A friend I met in London taught me fingerstyle, so he may be the second biggest influence on my playing. He also introduced me to the songs of Loudon Wainwright III. Stefan Grossman (and the blues guitarists whose playing he transcribed) and John Renbourn were the first players whose technique I studied and were huge stylistic influences. Jazz guitarists and some of the books they wrote awoke my interest in blues and swing techniques and more advanced chords, their voicings, and scales.

Classical & romantic composers, particularly Mahler & Sibelius have later shaped some of my sensibilities and interests in form and Schopenhour’s books has caused my fascination with harmony. I continue to read about and study form and harmony and compositional methods. I think I would do this out of pure curiosity even if I were not to play another note.

6 thoughts on “Bio

  1. dear dave
    i was surprised hearing from you at my internet adress
    had i give you a message years ago i dount know
    i am the owner of a reel tape with bones cowboys
    whichz were given to me from a friend of yours in 1976
    to get some gigs here in southern germany maybe tübingen
    i send copies but get no answer so we never met .
    but im still listenin to shirts and bones ,my favorite song.
    swo i wiped my eyes and put on yorr site and read your wish to vote for songs .ivoted shirts and bones two times.
    oh dave time is a harsh mistress ilove your songs and playing guitar over and over

  2. Hi Rolf!

    Sent you an email!

    Dave

  3. Hi Dave,
    My name is Lauren, and I am a product manager looking to develop some new products for gigging solo musicians. Do you have 20 minutes to speak with me about how you play and the issues you come across as a gigging guitarist?

    My schedule is fairly flexible, so I should be able to accommodate whatever day/time works best for you.

    FYI: This is a market research project and therefore not a paying gig; but you will have my undying gratitude!

    Best,
    Lauren

  4. Hi Lauren,

    By all means. Please register here with your email and I’ll send you a private message to arrange.

    Dave

  5. hi Dave

    I saw you in Tielt in Belgium in 1976 in ” De Harlekijn”. I wrote a week later a review of your amazing performance. 40 years later some guy found my comment on your performance. I wrote that you had a cold and promised to come back. They found also two letters of you from 1977 where you wrote you liked to come back to Tielt. But your manager could not find a free day on your tour. What I still after all these years can remember is version of You can leave your head on ( Randy Newman). If you want I can mail you the copies of your letters and my comment. I hope you are still in good shape in Scotland.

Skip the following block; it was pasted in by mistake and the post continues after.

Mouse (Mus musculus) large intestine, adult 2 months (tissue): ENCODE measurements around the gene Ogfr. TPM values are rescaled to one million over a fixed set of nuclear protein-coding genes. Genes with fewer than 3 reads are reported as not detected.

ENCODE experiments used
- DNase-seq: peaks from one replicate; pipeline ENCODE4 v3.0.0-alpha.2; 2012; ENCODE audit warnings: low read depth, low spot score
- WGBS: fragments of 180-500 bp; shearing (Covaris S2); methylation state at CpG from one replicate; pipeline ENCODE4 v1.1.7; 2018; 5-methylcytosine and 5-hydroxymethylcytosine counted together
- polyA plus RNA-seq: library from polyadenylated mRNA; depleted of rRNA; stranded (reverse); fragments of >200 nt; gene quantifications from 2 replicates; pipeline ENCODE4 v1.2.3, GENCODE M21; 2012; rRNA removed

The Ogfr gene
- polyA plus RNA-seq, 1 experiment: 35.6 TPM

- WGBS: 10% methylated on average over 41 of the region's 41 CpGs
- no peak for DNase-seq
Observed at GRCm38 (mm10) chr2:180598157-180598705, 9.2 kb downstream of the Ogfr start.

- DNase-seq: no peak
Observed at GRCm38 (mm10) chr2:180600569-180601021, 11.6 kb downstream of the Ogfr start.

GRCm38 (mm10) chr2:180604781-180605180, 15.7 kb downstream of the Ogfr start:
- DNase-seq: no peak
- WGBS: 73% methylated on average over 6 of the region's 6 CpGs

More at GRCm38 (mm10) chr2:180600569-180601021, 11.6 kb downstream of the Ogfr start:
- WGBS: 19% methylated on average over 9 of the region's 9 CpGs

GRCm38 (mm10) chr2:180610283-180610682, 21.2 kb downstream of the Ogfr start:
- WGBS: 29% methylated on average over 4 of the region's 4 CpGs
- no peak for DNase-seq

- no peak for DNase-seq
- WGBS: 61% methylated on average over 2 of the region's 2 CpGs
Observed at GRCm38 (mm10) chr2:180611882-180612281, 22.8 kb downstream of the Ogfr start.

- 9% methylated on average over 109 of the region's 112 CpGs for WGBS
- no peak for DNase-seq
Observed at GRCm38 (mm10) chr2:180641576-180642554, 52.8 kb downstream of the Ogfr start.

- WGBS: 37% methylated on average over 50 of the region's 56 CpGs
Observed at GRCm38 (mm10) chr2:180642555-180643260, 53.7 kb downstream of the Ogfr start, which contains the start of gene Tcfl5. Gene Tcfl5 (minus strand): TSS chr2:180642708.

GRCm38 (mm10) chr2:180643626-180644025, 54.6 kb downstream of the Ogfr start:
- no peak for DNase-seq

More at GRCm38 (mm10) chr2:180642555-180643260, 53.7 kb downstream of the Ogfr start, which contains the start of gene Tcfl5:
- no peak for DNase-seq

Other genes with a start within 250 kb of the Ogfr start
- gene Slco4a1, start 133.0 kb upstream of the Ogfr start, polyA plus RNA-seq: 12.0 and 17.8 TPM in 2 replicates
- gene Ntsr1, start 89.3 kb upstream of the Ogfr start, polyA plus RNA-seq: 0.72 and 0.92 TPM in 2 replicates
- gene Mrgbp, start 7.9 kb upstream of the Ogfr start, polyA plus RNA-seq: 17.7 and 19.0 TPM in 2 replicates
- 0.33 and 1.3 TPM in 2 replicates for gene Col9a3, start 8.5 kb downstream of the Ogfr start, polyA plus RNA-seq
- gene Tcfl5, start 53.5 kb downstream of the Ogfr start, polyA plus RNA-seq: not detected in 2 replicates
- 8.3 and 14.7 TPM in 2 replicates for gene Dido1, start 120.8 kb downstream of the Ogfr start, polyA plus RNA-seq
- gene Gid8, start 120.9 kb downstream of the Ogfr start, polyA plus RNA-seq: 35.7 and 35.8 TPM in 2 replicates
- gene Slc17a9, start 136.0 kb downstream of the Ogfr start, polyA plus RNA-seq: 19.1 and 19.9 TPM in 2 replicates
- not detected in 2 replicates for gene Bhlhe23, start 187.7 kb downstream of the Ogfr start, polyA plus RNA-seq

kind regards Bart HJC Vosters

    PS the owner and boss of the club Jackie is now very ill

  6. Hi Bart!

    I’m sorry it has taken me so long to reply to your kind note. You know, although it was so long ago I do remember De Harlekijn! Did I play there only one time? I remember I used to take photographs of all the venues that I played and I when I read your comment I went looking to see if I could find any of De Harlekijn. No luck yet but I will keep looking. I also remember I had promised to come back but in 1981 (?) my personal circumstances prevented it and I never got to play in Belgium again. It remains on of my biggest regrets. I still have hopes to return one day… just a dream? Well, maybe.

    I’m sorry to hear that Jackie is unwell. I remember her name, although I’m sorry my memory for faces is not so good. If she remembers me please pass on my best wishes if you are in touch with her. I am in very good shape, thank you for asking, and I still play in Edinburgh and I am still writing music.

    I would be delighted if you could send me a copy of letters and comments. If you could .pdf them then that would be a huge favour to me. Anyway, you can always write to me at dave.keir1@gmail.com – I would be delighted to hear from you!

    Thanks again for getting in touch!

    Dave